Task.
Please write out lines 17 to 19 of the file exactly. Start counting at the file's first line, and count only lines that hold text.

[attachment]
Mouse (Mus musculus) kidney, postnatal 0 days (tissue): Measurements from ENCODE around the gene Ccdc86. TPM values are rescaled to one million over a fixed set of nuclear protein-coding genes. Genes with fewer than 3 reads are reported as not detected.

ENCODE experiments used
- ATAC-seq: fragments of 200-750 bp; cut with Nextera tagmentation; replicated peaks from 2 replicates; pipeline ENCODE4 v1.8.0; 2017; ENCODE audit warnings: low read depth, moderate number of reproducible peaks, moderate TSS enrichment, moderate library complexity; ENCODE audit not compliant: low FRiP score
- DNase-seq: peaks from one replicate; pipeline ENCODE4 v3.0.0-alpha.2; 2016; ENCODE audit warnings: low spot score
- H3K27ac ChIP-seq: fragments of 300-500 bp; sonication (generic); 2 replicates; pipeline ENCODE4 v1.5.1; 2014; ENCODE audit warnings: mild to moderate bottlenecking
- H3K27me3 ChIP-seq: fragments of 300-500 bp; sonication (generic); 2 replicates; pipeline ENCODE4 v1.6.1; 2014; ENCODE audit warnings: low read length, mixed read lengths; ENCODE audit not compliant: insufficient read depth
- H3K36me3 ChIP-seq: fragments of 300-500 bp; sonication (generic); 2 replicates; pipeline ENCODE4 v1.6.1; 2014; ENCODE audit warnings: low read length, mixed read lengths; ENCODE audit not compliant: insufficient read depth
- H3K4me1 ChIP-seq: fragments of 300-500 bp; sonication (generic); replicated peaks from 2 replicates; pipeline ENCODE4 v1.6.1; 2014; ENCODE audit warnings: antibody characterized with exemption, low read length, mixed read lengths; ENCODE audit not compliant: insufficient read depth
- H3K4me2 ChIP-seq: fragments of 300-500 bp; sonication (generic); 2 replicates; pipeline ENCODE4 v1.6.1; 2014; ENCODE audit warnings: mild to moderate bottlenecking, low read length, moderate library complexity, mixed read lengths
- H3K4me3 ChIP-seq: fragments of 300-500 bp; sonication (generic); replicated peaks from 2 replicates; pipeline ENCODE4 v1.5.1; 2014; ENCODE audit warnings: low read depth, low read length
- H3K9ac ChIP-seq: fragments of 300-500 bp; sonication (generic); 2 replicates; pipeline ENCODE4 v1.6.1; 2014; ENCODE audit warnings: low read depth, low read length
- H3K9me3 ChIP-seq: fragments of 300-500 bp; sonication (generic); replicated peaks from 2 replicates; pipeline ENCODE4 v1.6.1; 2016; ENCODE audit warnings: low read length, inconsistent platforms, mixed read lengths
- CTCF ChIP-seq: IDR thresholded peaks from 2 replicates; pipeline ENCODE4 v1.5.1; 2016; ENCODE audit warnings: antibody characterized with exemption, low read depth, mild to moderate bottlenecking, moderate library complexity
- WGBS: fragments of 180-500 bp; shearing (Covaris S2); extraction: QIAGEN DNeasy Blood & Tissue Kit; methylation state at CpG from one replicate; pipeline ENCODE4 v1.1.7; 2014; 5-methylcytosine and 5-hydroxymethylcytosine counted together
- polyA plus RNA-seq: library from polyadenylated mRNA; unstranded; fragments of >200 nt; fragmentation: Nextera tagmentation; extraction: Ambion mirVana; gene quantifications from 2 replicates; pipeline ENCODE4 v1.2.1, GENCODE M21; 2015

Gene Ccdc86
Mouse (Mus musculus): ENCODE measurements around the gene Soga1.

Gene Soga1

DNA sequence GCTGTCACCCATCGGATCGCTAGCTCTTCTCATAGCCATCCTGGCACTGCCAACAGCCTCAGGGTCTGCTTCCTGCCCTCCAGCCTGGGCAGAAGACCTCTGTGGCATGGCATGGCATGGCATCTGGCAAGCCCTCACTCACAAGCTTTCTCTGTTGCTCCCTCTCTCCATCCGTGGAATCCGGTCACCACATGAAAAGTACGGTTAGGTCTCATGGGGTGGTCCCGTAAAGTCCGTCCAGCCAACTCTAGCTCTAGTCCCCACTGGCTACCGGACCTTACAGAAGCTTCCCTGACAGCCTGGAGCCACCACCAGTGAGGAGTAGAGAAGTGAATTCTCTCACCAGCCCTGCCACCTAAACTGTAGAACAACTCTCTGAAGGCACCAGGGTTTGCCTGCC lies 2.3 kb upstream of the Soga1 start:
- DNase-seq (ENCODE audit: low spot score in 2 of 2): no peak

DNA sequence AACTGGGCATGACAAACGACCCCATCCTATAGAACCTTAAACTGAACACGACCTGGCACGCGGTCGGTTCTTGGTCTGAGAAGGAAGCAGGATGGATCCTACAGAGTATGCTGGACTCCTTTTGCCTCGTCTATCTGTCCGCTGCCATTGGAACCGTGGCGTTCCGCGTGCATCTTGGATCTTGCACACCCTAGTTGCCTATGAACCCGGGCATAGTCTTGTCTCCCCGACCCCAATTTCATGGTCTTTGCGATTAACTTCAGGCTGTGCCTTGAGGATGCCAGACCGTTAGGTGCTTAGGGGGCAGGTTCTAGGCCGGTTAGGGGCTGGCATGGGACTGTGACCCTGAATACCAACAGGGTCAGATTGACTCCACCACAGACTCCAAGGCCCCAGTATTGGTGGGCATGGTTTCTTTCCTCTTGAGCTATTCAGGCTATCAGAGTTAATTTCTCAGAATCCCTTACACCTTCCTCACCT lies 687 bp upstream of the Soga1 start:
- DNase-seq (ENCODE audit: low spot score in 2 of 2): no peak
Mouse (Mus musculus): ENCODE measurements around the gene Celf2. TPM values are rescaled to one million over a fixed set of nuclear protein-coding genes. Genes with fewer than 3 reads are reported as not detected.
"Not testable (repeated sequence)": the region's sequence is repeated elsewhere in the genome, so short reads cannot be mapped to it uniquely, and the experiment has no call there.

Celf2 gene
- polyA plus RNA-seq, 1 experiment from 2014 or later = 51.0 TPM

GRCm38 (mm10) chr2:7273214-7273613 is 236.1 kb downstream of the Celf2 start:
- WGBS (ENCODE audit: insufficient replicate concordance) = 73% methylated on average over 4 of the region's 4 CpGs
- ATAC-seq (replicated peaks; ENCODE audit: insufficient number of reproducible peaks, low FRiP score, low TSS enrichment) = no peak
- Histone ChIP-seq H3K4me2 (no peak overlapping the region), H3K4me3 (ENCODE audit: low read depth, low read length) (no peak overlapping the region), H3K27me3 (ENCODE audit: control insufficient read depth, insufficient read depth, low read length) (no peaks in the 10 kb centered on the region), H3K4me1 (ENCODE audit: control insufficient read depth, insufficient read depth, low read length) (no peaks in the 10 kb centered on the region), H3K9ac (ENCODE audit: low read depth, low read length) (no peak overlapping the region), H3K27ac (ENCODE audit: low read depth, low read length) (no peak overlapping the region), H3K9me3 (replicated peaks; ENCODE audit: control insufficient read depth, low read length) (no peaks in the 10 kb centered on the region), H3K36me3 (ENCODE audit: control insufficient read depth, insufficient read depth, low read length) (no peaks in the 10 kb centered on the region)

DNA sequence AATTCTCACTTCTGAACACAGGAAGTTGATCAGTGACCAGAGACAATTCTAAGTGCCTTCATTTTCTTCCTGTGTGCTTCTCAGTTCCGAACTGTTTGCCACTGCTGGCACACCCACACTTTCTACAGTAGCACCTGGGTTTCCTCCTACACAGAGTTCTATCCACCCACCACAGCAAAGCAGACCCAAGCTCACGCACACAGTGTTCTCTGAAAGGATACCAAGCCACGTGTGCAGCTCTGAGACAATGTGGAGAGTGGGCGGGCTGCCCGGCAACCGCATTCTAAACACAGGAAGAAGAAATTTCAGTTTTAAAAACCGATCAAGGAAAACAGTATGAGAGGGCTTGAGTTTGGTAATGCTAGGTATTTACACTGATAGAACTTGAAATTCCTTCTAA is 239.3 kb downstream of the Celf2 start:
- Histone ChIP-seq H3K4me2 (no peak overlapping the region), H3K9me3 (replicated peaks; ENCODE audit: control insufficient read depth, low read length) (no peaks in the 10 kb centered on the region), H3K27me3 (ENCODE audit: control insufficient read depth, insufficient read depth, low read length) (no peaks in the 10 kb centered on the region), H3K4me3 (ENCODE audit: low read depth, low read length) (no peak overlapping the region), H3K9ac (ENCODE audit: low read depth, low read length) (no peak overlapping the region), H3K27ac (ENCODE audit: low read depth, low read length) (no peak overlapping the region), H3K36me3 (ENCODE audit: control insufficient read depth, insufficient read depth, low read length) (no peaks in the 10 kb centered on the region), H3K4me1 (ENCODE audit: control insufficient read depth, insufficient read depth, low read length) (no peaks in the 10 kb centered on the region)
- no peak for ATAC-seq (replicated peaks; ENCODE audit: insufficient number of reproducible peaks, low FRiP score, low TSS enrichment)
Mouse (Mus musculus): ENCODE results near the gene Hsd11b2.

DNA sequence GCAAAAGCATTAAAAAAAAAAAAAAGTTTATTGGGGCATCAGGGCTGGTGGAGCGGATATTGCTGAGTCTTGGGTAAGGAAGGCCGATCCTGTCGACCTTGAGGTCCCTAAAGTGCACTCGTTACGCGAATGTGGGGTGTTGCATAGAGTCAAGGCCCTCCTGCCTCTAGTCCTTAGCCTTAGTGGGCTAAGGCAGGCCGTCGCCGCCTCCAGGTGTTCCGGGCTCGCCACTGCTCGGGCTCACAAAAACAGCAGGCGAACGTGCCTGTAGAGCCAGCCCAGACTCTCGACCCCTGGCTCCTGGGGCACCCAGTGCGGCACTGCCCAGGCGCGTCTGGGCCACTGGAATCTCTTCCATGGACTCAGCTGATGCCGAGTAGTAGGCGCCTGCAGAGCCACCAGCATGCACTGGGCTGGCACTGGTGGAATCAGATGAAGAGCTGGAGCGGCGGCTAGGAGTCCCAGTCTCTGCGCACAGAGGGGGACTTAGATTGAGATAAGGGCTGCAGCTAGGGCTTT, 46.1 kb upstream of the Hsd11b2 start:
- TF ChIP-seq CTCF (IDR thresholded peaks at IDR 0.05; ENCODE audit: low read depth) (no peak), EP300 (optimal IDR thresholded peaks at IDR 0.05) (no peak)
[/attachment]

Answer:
Mouse (Mus musculus): ENCODE measurements around the gene Soga1.

Gene Soga1

DNA sequence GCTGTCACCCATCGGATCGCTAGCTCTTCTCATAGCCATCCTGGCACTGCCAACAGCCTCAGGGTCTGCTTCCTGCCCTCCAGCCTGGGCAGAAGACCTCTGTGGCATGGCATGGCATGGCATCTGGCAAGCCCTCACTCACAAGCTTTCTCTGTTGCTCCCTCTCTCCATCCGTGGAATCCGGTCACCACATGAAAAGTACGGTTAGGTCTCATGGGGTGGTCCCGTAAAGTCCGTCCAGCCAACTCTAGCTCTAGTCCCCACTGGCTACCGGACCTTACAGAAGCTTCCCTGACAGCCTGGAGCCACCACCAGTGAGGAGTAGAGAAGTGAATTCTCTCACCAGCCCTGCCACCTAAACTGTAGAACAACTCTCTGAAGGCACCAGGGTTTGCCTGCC lies 2.3 kb upstream of the Soga1 start: